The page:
E.ON recognized the need to change how it works to adapt to the demands and constraints of a rapidly changing market. Introducing such a level of innovation is not natural for a traditional multinational company with a history of almost a century, and perhaps deserves even greater appreciation. The agile case study shows how E.ON embarked on its transformation journey and how agile communities were able to support this change.
Starting the agile journey
The transformation started with the IT department in 2011. The main objectives were to improve the effectiveness and efficiency of projects and to reduce costs. It became clear that a completely new, holistic approach was needed, rather than a focus on one specific area. Dave White and Meggie Revesjö, Agile coaches, took advantage of the openness to change and together tried to embed the wider use of Agile tools in the corporate culture. They started small, knowing that in such a large company, a transformation on this scale would not happen overnight. As a first step, they found an enthusiastic sponsor in Munich, and from there they were able to campaign for change with more conviction in the company, and the first Scrum teams were established in Munich. The belief that only young companies like Google and Spotify were capable of adopting agile operations was challenged.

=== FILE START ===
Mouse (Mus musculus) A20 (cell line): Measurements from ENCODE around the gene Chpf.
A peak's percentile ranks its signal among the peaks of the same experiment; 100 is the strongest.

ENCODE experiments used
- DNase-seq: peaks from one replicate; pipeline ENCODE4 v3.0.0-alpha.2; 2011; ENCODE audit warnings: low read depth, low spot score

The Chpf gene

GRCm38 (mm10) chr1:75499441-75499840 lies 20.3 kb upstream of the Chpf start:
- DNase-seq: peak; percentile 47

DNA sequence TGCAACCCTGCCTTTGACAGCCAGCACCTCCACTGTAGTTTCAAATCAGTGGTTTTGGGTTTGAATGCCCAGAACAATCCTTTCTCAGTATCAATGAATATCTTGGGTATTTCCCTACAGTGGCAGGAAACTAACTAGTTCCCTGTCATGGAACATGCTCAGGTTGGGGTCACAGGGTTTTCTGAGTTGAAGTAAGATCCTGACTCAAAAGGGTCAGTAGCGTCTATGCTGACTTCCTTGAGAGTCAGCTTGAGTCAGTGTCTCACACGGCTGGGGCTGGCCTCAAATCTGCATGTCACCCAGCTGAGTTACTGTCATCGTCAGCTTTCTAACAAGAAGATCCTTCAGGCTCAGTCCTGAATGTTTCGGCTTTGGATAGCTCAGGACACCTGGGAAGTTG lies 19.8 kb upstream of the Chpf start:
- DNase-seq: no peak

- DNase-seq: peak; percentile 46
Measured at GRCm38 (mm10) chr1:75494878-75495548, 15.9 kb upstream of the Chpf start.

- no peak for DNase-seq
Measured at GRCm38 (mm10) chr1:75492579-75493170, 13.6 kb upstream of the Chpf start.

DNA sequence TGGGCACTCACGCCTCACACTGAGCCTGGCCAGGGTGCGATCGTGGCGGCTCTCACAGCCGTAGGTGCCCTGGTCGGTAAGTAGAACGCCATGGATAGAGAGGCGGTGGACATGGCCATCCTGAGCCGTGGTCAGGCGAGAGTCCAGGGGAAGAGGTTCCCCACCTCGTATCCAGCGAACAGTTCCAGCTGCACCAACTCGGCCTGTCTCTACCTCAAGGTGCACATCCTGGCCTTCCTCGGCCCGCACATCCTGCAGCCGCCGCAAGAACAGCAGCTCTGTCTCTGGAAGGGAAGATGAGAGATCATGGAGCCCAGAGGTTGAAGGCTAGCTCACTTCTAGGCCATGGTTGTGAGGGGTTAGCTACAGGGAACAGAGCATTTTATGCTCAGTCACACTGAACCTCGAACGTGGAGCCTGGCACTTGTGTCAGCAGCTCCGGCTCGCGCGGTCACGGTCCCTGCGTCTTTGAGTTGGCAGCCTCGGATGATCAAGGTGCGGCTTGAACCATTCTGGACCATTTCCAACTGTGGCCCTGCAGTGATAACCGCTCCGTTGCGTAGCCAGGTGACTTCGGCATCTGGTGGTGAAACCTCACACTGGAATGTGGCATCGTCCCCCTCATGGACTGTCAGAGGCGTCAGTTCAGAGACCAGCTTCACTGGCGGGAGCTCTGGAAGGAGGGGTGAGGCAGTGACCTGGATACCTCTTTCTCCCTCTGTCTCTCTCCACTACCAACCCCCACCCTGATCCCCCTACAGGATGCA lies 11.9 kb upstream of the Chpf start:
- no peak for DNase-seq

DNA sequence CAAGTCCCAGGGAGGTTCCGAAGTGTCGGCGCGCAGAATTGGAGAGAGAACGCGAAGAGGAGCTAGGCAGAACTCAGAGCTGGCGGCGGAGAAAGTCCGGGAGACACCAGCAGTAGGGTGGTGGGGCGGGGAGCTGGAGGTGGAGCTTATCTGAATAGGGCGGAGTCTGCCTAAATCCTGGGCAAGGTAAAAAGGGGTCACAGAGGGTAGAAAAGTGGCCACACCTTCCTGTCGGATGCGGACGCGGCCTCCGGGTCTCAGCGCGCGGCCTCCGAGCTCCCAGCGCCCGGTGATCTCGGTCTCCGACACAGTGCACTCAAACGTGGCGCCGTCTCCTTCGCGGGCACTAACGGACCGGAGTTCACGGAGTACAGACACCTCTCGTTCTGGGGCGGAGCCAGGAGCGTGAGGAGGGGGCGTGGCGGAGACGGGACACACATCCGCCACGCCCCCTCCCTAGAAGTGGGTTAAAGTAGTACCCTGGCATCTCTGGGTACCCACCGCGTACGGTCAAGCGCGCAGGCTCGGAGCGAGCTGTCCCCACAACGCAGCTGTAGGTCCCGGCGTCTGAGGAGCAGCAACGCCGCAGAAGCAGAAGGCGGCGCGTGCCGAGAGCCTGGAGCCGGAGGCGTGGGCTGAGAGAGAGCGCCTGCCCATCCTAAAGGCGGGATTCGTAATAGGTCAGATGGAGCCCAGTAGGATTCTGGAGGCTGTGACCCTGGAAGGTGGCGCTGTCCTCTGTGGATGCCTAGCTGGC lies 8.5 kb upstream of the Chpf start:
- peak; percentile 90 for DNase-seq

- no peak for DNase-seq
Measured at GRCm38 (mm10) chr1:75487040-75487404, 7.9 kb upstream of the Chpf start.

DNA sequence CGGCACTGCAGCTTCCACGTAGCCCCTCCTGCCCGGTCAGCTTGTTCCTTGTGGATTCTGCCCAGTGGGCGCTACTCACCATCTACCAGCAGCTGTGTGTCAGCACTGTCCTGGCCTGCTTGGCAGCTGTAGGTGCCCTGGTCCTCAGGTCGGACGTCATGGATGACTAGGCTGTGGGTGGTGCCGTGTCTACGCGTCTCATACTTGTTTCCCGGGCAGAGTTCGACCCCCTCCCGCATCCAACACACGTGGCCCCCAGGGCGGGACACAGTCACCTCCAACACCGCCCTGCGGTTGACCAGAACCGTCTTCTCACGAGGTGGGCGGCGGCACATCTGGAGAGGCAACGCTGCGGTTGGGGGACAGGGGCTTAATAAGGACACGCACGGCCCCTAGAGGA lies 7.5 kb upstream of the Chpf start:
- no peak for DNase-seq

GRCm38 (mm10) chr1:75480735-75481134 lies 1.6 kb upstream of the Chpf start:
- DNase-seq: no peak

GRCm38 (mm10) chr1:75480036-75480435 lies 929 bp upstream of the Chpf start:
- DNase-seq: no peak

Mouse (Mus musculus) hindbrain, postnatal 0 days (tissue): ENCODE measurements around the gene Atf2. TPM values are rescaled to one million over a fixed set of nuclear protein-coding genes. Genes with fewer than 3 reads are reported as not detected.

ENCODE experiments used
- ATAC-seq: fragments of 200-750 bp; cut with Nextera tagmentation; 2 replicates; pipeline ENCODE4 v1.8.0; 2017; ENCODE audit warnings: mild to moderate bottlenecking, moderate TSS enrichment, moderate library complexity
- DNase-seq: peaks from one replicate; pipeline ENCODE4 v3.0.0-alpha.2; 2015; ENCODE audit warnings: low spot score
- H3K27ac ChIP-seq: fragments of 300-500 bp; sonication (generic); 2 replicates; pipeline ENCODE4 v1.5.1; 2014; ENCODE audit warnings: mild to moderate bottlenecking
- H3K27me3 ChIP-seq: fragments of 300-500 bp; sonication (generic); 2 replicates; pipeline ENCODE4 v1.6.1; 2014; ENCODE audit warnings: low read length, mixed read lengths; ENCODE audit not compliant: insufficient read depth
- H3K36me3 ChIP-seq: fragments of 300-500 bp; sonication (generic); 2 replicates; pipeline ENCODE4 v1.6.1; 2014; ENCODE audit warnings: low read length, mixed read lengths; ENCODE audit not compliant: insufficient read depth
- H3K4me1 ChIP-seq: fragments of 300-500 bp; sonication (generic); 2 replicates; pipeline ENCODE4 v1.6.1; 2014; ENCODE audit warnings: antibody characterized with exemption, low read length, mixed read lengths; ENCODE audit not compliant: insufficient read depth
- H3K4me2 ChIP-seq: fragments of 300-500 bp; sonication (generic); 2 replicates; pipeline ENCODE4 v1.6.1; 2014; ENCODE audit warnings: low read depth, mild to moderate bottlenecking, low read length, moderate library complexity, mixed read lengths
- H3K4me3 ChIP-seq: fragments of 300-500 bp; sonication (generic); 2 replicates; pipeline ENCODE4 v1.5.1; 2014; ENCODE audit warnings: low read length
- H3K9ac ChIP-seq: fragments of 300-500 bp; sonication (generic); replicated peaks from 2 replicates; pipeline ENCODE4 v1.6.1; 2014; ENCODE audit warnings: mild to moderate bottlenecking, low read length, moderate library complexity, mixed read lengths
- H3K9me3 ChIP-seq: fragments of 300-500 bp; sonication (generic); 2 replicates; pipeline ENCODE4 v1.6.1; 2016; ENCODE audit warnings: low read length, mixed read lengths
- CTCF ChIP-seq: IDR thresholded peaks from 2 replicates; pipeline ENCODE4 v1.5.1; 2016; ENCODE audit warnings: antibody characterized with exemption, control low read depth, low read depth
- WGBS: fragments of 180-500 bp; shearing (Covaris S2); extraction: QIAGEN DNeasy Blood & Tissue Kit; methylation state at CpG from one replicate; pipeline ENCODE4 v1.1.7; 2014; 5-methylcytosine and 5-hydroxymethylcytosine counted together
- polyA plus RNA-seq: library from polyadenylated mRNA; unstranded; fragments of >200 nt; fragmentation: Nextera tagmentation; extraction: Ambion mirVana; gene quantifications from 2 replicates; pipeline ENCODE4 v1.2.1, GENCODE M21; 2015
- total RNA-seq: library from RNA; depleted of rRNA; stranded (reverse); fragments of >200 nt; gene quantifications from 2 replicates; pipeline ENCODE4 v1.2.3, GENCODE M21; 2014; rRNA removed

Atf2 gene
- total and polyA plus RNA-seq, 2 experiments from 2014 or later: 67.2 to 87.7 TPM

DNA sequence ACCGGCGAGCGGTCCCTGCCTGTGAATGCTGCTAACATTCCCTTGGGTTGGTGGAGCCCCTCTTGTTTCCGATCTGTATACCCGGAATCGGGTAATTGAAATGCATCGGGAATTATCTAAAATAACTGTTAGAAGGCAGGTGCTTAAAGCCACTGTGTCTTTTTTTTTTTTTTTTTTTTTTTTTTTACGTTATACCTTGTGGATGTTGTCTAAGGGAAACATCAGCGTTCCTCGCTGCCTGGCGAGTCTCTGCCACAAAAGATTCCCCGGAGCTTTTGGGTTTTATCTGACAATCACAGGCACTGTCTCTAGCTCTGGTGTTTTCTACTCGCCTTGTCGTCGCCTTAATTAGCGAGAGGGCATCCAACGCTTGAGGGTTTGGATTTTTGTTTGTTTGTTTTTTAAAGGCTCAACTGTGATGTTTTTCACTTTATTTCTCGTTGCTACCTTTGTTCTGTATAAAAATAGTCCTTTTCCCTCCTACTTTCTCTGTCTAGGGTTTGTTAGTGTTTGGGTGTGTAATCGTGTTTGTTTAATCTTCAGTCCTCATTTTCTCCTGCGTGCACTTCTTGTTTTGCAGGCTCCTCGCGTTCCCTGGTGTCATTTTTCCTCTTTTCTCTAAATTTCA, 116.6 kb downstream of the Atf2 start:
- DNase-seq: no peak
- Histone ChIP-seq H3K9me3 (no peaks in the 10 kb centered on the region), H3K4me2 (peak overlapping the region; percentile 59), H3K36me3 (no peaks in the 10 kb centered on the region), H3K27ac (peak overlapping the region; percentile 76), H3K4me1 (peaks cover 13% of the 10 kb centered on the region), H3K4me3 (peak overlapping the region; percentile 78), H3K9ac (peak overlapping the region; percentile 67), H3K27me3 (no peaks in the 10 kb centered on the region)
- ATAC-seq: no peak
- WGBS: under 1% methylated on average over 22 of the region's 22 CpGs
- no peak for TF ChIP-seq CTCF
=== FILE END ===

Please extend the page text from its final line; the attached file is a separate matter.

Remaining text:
Main findings of the Agile case study
Overcoming the fear of change was only possible by presenting factual evidence and quantified results. And because of this transparency was key to achieving breakthroughs. Agility helped to cut around 25% of the planned costs. The initial successes have allowed continuing the training; coaching and sharing success stories have attracted the attention of many investors and senior managers.
Dave looked for opportunities where the introduction of agility could deliver significant results. E.ON's Spanish sector was focused on improving customer satisfaction. Dave traveled to Madrid and assured local management that he would be able to deliver quantifiable results within two months. Not only had he made progress, but within three months he had achieved an increase of over 90% in a project where the time to achieve this result was estimated at over two years. The Marketing Manager was so impressed with their results that he was ready to give up the waterfall methodology immediately. Confidence in agility was naturally built by Dave and Meggie connecting the "newly converted" colleagues with additional sponsors while they developed the team's competencies, part of which included working with the Agile Business Consortium. The coaches were enthusiastic about the many useful resources on agile published on the Consortium's website, and the valuable exchange of experience and networking opportunities within the Consortium community.
By 2013, a number of agile communities had been established within E.ON: in Germany, the UK, Sweden, and Spain, with Hungary joining in 2019. All internal training is led by 12 agile coaches who have already trained around 5,000 people within the company.